Form and Content

(Literary Essentials: Nonfiction Masterpieces)

Thomas Bernhard is best known as Austria’s most prolific contemporary playwright. His plays have been neither an unqualified popular success nor a critical one, but they have appeared regularly onstage and on television in Austria. His reputation as a novelist of considerable power and originality has been firmly established. His peculiar narrative voice, his individualistic manner of manipulating the German language, is a literary device which was developed to reflect an analytic, unemotional, joyless, and often bitter perception of life. His autobiographical writings are similar in both form and content to his novels, which contain autobiographical material as well. The English translation of the five autobiographical works collected in Gathering Evidence, while eminently readable, does not fully reflect the author’s syntactically complex style, which is marked by seemingly endless periods and a predilection for indirect speech.

Bernhard’s autobiography was originally written and published in five separate volumes over a period of seven years. The first four books deal with his life between age thirteen and age nineteen. The last is a record of his childhood, beginning at age eight with flashbacks to the time of his birth. In the English translation, however, the account of the author’s life up to age nineteen is presented in chronological order in one volume. The original volume titles appear, somewhat elaborated, as major chapter headings, and the title for the whole work, Gathering Evidence, is taken from the text itself, where Bernhard explains at one point that he has never ceased to gather evidence and that his whole life has been geared to finding out about his origin...

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Gathering Evidence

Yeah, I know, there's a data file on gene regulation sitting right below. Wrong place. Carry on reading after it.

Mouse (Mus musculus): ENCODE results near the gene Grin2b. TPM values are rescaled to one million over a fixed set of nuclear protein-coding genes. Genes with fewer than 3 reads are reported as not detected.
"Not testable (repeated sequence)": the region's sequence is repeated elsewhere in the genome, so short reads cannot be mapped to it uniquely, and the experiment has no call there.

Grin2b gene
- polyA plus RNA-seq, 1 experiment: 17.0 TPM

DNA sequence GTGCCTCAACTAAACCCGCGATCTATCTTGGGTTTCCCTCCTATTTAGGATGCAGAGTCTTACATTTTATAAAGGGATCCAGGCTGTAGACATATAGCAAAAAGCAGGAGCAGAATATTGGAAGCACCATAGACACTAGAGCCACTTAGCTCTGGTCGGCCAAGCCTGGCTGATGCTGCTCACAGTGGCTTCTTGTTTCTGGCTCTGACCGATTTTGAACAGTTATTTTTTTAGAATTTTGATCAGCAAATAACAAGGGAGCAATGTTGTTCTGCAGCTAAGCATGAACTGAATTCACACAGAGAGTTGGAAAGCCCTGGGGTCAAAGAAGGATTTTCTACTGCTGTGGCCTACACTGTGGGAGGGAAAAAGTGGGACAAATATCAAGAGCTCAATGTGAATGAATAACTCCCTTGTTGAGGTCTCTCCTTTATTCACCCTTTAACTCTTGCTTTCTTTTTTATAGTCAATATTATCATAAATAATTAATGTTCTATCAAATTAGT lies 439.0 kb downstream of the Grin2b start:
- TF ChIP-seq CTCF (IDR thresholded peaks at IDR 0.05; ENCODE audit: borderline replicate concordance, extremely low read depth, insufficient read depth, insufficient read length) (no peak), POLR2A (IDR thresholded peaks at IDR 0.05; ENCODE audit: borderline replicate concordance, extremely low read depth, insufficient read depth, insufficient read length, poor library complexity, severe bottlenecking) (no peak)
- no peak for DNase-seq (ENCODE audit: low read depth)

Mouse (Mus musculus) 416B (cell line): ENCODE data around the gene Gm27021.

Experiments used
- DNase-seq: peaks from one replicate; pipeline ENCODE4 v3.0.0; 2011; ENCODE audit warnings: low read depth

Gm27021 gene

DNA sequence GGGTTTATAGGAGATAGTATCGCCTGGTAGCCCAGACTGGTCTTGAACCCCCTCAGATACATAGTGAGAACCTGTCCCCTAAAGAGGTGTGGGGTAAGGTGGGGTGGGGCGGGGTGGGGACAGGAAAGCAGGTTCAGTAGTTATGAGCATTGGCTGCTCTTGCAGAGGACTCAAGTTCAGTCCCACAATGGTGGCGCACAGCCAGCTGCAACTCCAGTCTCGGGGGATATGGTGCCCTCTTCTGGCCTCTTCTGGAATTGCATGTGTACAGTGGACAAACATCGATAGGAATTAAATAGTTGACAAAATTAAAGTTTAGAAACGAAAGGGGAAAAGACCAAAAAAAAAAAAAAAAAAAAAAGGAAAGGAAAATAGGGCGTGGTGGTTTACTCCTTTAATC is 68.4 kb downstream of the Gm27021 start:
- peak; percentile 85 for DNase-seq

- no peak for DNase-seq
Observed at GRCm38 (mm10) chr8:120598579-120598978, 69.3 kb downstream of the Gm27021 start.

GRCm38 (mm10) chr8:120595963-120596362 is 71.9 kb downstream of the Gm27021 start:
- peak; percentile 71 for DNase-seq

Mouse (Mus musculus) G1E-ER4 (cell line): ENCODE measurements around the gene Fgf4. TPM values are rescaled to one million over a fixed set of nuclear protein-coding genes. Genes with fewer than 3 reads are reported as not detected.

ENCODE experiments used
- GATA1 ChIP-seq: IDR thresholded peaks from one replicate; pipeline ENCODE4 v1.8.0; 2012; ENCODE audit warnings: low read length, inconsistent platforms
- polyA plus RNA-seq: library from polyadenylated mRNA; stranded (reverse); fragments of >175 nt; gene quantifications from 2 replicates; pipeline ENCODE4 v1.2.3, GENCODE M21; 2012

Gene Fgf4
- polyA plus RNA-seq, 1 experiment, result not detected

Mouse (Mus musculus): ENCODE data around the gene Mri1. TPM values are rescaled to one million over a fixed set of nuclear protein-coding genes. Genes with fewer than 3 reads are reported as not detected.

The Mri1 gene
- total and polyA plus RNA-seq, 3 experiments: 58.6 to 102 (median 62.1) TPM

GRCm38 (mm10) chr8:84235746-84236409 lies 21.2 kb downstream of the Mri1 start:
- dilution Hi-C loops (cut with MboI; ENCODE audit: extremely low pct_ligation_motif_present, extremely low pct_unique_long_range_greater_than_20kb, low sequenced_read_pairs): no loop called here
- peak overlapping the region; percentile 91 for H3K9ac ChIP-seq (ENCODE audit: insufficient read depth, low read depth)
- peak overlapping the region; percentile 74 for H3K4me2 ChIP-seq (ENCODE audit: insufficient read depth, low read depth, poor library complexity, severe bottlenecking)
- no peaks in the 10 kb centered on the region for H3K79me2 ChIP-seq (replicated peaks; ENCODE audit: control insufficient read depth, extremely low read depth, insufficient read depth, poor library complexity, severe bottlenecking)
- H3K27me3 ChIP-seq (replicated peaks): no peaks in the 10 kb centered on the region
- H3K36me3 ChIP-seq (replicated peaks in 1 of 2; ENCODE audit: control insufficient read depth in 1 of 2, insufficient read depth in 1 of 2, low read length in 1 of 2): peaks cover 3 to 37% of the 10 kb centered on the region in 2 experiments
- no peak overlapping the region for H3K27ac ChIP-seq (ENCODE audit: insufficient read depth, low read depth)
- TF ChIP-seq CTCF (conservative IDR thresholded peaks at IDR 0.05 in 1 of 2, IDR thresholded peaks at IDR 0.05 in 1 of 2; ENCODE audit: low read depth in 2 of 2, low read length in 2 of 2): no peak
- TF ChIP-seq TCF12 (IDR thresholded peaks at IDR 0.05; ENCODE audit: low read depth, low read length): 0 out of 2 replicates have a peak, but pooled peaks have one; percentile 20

(Literary Masterpieces, Volume 9)

Although Thomas Bernhard’s reputation as a major writer has become increasingly well established in the United States, the thematic and stylistic difficulties of his prose are still not likely to gain for him a wide readership. This translation of his five autobiographical sketches, which were published separately in German between 1975 and 1982, should make his novels and plays more accessible by providing a personal and historical context for the persistent Bernhardian themes of suffering, disease, death, despair, isolation, and suicide. Bernhard’s recollections of the first nineteen years of his life are by no means an unrelentingly grim account of childhood suffering. Rather, he tells his story with remarkable detachment, even humor, most notably in A Child, the last of the five autobiographical books to appear in German (following chronology, it is placed first in the translation). The fascination which emanates from these works stems from the enormous contrasts and paradoxes of Bernhard’s record of his life. It is the story of a continual overcoming of pain, of the struggle to transform suffering into meaningful endeavor and, eventually, into literature. Written in a gripping style and with considerable polemic energy, Gathering Evidence is a work of piercing honesty and integrity.